When welding stainless steel, there are several things you can do to limit distortion and the risk of warping.  

Keep in mind that MIG welding will introduce new material within the joint making it more prone to distortion. For this reason, TIG welding is the preferred method.

1.) Move quickly. Create the pool and weld immediately. Because stainless steel has very low thermal conductivity, heat will build up fast, so welding quickly can make a difference in distortion forming. The longer you need to apply a weld, the more heat you are applying to the stainless steel.

2.) Try clamping a piece of copper or brass behind or underneath the seam of your weld. This can serve as a cooling tool, often called a “heat sink”. The idea is that the copper or brass will absorb the heat and not permit a burn-through. You may also manage to weld your entire seam without interruption.

3.) Try intermittent welding. Does your project really require a long bead? With intermittent welding, you leave evenly spaced openings between your welds instead of one long continuous bead that runs the entire length of the joint. By using intermittent welding, you are leaving untouched and non-warped metal sections among heat touched sections, allowing room for a bit of expansion.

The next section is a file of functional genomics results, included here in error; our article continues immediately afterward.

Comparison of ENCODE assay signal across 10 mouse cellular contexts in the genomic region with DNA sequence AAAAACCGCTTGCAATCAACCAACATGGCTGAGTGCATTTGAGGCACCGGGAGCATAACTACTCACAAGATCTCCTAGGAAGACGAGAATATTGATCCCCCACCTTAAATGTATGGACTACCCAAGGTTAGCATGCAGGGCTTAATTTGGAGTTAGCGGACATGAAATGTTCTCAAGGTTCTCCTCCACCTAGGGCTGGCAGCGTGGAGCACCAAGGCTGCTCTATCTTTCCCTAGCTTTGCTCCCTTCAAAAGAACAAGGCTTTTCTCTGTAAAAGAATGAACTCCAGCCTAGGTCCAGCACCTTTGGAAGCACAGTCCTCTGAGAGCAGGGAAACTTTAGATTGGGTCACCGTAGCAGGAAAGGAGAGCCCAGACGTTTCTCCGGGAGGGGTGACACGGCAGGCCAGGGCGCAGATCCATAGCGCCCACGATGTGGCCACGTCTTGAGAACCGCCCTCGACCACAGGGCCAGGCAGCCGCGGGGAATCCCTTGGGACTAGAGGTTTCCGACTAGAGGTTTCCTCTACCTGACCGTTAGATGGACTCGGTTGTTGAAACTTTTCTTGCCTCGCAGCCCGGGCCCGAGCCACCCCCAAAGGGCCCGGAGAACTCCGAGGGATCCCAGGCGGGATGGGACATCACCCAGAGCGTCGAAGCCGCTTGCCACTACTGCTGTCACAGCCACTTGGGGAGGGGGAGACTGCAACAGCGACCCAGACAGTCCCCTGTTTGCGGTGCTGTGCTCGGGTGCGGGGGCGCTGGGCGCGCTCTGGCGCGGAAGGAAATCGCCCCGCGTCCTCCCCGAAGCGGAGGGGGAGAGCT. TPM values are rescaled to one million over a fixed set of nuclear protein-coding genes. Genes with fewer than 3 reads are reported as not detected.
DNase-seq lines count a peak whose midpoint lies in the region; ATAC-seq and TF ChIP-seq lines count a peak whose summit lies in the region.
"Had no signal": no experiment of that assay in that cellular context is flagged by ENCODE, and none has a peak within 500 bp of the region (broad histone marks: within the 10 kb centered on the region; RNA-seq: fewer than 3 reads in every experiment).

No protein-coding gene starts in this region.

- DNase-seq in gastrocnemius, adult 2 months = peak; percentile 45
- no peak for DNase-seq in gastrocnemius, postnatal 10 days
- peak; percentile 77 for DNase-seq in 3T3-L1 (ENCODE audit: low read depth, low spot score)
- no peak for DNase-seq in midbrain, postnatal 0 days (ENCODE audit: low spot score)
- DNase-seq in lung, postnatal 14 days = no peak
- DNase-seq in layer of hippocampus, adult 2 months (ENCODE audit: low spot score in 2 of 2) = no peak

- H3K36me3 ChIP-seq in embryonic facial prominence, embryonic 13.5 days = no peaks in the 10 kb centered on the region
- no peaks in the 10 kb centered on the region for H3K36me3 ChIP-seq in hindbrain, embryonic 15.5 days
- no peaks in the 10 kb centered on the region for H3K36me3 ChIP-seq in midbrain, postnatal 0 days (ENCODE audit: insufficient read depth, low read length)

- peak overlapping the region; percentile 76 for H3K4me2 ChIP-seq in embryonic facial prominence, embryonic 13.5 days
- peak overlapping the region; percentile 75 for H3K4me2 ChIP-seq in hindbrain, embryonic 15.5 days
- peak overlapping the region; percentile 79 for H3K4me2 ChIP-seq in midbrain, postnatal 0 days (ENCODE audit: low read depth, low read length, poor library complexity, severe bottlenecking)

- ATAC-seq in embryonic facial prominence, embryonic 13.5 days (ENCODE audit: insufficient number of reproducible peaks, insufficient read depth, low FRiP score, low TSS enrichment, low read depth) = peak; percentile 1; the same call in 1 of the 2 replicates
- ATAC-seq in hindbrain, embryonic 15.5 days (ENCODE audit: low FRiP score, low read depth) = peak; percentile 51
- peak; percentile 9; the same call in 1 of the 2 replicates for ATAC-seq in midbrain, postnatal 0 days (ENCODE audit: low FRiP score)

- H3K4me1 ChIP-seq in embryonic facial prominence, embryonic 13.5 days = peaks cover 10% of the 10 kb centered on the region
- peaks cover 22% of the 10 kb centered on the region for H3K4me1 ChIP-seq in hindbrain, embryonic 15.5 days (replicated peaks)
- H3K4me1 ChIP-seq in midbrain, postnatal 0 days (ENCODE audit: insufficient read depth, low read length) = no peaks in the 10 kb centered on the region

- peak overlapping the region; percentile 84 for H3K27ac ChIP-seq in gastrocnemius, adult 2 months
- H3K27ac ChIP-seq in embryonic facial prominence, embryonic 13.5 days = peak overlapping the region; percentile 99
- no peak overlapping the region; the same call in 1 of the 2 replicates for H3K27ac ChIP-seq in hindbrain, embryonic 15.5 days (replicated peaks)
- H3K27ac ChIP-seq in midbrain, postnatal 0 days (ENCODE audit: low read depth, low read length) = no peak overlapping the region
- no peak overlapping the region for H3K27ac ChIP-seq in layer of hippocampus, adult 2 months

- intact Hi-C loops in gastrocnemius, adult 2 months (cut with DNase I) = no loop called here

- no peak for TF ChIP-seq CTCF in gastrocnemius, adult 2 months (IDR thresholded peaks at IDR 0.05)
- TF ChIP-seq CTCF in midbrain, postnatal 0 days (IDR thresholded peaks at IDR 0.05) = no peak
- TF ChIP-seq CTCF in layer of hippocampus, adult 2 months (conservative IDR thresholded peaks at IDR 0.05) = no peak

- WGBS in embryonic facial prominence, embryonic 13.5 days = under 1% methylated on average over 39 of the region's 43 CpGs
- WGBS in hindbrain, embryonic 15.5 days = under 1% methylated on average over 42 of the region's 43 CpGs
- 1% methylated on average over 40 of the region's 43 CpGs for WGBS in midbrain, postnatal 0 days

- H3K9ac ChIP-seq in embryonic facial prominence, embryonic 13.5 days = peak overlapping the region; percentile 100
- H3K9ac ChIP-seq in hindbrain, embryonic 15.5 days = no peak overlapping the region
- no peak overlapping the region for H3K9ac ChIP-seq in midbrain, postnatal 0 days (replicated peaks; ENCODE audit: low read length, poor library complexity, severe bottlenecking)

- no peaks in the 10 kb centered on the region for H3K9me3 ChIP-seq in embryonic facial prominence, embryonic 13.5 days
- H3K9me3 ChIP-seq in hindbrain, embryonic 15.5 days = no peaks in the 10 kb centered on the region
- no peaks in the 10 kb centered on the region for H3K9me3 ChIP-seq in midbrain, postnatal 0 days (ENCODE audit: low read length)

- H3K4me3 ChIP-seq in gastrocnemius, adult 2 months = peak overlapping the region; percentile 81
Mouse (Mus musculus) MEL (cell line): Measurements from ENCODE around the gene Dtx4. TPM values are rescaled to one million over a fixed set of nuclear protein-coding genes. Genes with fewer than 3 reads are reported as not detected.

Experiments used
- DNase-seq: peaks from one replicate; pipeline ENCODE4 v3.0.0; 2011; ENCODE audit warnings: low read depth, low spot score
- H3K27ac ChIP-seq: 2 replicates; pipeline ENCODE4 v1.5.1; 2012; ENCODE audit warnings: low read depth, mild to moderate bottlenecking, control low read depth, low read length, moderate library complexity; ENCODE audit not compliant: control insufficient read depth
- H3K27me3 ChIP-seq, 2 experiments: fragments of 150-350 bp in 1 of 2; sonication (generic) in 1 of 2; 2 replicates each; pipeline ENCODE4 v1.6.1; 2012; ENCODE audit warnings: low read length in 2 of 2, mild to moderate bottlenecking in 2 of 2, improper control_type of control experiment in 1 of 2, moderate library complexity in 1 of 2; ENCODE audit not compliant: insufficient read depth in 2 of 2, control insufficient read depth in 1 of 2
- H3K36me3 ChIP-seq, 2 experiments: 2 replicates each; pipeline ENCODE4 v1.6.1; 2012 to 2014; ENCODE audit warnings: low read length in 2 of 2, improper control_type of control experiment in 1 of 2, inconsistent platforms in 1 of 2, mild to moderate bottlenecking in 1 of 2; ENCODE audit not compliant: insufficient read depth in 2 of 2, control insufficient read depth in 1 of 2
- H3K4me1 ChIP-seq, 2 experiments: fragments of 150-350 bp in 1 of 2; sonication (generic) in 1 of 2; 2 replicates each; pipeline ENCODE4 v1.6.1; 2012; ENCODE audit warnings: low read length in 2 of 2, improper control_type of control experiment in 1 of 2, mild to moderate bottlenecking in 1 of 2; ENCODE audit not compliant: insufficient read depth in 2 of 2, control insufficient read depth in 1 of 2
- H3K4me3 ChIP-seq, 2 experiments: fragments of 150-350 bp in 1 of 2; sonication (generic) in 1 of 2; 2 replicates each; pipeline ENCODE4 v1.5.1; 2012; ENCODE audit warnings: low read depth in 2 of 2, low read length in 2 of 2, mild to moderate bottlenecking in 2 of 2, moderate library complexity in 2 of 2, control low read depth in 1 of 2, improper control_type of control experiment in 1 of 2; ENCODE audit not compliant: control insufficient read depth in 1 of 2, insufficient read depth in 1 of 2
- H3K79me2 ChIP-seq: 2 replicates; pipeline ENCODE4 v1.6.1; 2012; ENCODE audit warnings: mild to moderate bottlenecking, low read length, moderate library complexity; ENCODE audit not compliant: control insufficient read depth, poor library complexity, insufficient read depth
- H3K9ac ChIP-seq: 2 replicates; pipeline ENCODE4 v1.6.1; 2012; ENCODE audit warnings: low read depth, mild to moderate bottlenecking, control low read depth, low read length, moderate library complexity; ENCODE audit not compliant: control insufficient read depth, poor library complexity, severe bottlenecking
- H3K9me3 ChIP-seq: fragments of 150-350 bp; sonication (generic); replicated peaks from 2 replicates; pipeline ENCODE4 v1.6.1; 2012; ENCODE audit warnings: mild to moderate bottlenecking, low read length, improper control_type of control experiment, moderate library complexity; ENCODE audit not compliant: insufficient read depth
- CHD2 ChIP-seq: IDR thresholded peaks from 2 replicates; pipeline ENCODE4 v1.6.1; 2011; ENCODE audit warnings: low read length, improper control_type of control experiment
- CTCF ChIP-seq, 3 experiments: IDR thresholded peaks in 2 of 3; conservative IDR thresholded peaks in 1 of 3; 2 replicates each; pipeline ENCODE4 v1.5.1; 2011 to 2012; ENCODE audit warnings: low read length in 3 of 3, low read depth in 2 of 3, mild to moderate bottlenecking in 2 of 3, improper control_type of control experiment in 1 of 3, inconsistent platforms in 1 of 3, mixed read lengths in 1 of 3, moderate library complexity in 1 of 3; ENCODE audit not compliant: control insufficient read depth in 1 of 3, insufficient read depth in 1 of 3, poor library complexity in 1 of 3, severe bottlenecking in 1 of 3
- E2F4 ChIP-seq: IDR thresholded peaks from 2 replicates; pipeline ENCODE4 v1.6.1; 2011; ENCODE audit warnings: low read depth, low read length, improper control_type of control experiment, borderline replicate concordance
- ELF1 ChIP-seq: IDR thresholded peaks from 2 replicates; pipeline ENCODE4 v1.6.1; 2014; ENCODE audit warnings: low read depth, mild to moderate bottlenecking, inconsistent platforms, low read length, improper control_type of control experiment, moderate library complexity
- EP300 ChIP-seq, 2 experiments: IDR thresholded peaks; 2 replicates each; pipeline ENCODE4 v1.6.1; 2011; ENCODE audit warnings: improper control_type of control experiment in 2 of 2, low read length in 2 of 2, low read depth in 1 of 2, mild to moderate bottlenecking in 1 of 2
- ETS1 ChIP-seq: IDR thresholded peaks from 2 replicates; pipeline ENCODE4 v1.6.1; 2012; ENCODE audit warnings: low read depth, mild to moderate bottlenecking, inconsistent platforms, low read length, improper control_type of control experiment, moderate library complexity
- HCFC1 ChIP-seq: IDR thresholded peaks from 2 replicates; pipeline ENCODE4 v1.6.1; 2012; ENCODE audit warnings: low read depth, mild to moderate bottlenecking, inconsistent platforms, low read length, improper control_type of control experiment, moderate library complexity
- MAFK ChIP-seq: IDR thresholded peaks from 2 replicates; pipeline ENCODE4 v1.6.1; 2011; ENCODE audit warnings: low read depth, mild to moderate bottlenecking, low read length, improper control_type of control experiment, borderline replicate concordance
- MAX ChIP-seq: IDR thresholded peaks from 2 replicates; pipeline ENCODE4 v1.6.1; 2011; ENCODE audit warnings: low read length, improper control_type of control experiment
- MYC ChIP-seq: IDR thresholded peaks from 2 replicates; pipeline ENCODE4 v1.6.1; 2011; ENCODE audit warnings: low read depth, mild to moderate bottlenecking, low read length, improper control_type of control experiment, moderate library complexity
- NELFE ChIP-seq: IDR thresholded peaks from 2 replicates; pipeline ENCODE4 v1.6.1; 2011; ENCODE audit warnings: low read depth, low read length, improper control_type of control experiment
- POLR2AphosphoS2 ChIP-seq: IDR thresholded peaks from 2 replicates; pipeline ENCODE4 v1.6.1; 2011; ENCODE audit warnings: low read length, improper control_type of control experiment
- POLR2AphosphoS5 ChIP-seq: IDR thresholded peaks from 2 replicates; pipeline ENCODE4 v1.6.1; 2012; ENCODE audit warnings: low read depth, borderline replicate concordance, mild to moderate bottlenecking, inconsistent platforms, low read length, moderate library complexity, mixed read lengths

3.) The Backstep. Like intermittent welding, the first welds will be spaced apart. Afterward, a bead that is linear will be applied. This method is often used when a really strong heavy duty weld is necessary.

The first welds or button tacks are applied at a minimum temperature. When it’s time to apply the second welds, the bead will be applied backward in the direction of the most recent tack button. This is done until you have a complete bead.

The great thing about this technique is that you are not using a long bead that requires placing continually increasing heat across your stainless steel.  Heated sections will expand into unheated sections and the cooling will be relatively even throughout your base of stainless steel.

4.) Avoid Multiple Passes. Sometimes the use of a larger electrode instead of a smaller electrode will let you make a lesser number of passes.

Since the effects of repeated passes of heating and then cooling will be cumulative, more passes translate into more risk of warpage. However always select a correct size electrode for a project.

5.) Find Your Neutral Axis. The neutral axis should run through the geometric center of your stainless steel. This is the point where strain and metal stress will be minimal. If it is possible to place your welds along this axis or near it, this will contribute to preventing distortion.